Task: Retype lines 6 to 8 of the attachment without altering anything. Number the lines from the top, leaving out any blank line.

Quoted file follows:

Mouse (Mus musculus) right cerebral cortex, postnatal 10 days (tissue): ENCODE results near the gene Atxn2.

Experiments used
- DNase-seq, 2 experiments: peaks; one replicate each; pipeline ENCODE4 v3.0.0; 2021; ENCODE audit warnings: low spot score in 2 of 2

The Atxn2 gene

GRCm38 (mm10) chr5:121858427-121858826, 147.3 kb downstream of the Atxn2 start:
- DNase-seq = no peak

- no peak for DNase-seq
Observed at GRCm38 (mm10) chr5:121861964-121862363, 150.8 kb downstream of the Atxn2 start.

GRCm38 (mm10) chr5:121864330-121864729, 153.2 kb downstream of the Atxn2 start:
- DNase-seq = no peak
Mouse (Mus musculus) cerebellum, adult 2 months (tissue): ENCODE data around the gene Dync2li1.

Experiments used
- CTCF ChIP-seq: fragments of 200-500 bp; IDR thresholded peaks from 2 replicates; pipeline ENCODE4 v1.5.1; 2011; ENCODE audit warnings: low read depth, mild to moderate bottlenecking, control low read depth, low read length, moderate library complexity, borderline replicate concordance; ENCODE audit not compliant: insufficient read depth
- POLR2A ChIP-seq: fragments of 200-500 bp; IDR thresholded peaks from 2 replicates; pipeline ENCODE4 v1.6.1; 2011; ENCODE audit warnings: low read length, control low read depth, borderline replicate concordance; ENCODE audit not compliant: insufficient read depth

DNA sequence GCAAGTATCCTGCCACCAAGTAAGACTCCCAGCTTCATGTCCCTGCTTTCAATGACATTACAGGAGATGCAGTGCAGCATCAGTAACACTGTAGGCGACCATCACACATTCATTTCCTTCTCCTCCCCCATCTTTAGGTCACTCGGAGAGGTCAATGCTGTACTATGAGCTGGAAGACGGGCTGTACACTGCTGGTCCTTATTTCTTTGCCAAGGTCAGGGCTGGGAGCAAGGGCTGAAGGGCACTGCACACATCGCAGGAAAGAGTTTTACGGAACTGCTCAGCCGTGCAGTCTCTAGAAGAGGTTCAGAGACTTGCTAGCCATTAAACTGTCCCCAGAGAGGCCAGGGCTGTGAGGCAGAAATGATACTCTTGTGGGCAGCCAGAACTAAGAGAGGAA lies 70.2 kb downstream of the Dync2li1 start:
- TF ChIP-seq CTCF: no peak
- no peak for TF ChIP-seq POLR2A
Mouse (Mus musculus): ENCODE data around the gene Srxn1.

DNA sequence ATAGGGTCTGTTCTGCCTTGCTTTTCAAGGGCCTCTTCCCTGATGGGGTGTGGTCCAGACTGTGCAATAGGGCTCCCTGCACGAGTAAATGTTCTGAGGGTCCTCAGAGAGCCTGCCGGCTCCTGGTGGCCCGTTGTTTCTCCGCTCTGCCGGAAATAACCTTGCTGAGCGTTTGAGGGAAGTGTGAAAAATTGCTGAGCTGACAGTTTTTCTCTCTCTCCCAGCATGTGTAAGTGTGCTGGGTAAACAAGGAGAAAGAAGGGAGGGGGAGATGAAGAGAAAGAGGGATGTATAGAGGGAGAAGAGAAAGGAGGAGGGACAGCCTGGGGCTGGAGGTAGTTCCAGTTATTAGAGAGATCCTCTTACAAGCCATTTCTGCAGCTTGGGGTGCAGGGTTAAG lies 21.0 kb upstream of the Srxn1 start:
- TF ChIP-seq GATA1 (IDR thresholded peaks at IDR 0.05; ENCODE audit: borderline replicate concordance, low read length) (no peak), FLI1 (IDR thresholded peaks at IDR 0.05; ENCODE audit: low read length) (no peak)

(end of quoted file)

- DNase-seq = no peak

- no peak for DNase-seq
Observed at GRCm38 (mm10) chr5:121861964-121862363, 150.8 kb downstream of the Atxn2 start.